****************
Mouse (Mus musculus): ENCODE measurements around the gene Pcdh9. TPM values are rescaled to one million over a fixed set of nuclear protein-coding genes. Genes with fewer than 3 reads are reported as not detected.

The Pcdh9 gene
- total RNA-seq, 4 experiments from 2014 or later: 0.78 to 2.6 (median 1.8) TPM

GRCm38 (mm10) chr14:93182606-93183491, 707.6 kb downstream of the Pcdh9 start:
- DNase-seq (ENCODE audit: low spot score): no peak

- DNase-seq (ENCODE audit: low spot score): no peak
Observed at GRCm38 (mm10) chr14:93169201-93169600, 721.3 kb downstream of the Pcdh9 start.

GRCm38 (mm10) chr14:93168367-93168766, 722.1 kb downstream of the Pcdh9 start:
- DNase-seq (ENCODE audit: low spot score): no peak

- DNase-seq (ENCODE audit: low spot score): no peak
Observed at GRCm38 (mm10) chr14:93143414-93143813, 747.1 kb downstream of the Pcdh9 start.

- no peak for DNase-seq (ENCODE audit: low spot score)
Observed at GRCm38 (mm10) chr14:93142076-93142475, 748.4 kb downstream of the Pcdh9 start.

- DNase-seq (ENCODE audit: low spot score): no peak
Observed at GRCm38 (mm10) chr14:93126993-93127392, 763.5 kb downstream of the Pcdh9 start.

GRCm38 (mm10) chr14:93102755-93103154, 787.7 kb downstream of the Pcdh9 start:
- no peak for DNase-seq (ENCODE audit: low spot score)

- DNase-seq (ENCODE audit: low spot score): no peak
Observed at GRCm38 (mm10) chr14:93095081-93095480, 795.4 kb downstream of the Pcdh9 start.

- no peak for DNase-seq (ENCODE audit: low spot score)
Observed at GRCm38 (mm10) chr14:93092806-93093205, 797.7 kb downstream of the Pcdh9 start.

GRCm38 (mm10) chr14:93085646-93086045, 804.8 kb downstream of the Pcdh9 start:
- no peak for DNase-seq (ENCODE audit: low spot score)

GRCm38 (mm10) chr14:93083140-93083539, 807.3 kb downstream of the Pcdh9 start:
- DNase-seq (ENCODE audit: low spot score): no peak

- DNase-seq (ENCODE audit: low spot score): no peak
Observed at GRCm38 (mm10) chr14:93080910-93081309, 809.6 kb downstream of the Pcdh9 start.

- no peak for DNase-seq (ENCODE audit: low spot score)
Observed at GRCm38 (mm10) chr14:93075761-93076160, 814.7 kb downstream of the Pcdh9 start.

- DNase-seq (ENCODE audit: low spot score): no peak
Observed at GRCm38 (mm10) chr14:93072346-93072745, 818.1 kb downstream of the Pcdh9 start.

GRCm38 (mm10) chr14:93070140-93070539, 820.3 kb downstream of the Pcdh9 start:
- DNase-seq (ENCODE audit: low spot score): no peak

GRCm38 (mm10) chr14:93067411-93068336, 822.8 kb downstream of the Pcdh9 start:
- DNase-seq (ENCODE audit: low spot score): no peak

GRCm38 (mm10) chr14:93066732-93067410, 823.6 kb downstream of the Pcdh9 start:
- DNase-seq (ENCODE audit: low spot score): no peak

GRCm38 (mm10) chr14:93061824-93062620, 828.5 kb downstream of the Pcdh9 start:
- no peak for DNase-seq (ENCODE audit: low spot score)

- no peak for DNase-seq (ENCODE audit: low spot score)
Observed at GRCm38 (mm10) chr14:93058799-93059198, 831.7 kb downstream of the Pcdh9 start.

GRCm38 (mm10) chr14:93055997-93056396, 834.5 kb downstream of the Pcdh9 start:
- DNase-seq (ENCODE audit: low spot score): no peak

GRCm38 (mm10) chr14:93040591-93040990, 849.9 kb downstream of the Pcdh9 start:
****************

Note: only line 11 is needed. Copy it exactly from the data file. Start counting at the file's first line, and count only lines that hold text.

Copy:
Observed at GRCm38 (mm10) chr14:93143414-93143813, 747.1 kb downstream of the Pcdh9 start.